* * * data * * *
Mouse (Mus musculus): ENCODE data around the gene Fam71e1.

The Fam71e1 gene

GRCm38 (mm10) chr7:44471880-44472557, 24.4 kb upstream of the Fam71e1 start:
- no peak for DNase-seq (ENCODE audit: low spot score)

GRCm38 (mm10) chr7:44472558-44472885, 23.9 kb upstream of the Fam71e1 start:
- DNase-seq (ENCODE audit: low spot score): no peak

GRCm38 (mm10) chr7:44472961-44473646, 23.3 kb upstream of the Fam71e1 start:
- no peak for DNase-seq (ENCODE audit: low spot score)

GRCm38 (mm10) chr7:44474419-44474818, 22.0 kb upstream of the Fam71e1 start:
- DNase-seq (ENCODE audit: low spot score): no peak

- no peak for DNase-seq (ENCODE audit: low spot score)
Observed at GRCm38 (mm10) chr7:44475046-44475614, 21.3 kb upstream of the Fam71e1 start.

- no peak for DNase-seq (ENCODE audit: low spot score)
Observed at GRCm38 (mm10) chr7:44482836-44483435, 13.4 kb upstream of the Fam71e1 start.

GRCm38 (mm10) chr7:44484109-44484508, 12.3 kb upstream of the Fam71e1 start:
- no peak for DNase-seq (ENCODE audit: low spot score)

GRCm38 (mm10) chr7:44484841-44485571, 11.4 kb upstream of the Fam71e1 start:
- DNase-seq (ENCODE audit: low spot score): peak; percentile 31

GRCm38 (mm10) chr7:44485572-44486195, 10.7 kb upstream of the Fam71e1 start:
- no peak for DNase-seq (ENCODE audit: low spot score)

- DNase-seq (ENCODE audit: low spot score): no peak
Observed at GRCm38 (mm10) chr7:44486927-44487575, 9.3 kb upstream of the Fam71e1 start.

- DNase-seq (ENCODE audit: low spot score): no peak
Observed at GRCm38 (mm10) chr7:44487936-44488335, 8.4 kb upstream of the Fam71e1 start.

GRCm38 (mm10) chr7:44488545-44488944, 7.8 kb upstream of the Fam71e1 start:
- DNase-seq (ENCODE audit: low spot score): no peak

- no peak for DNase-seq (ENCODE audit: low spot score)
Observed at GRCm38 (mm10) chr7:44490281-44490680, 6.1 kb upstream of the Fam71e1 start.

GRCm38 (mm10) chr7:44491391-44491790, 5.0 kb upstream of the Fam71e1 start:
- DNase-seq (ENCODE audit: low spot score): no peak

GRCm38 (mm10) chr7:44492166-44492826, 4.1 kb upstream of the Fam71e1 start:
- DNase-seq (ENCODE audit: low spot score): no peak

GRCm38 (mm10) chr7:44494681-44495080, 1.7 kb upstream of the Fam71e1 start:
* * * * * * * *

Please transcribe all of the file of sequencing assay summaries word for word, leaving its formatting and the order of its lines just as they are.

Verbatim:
Mouse (Mus musculus): ENCODE data around the gene Fam71e1.

The Fam71e1 gene

GRCm38 (mm10) chr7:44471880-44472557, 24.4 kb upstream of the Fam71e1 start:
- no peak for DNase-seq (ENCODE audit: low spot score)

GRCm38 (mm10) chr7:44472558-44472885, 23.9 kb upstream of the Fam71e1 start:
- DNase-seq (ENCODE audit: low spot score): no peak

GRCm38 (mm10) chr7:44472961-44473646, 23.3 kb upstream of the Fam71e1 start:
- no peak for DNase-seq (ENCODE audit: low spot score)

GRCm38 (mm10) chr7:44474419-44474818, 22.0 kb upstream of the Fam71e1 start:
- DNase-seq (ENCODE audit: low spot score): no peak

- no peak for DNase-seq (ENCODE audit: low spot score)
Observed at GRCm38 (mm10) chr7:44475046-44475614, 21.3 kb upstream of the Fam71e1 start.

- no peak for DNase-seq (ENCODE audit: low spot score)
Observed at GRCm38 (mm10) chr7:44482836-44483435, 13.4 kb upstream of the Fam71e1 start.

GRCm38 (mm10) chr7:44484109-44484508, 12.3 kb upstream of the Fam71e1 start:
- no peak for DNase-seq (ENCODE audit: low spot score)

GRCm38 (mm10) chr7:44484841-44485571, 11.4 kb upstream of the Fam71e1 start:
- DNase-seq (ENCODE audit: low spot score): peak; percentile 31

GRCm38 (mm10) chr7:44485572-44486195, 10.7 kb upstream of the Fam71e1 start:
- no peak for DNase-seq (ENCODE audit: low spot score)

- DNase-seq (ENCODE audit: low spot score): no peak
Observed at GRCm38 (mm10) chr7:44486927-44487575, 9.3 kb upstream of the Fam71e1 start.

- DNase-seq (ENCODE audit: low spot score): no peak
Observed at GRCm38 (mm10) chr7:44487936-44488335, 8.4 kb upstream of the Fam71e1 start.

GRCm38 (mm10) chr7:44488545-44488944, 7.8 kb upstream of the Fam71e1 start:
- DNase-seq (ENCODE audit: low spot score): no peak

- no peak for DNase-seq (ENCODE audit: low spot score)
Observed at GRCm38 (mm10) chr7:44490281-44490680, 6.1 kb upstream of the Fam71e1 start.

GRCm38 (mm10) chr7:44491391-44491790, 5.0 kb upstream of the Fam71e1 start:
- DNase-seq (ENCODE audit: low spot score): no peak

GRCm38 (mm10) chr7:44492166-44492826, 4.1 kb upstream of the Fam71e1 start:
- DNase-seq (ENCODE audit: low spot score): no peak

GRCm38 (mm10) chr7:44494681-44495080, 1.7 kb upstream of the Fam71e1 start: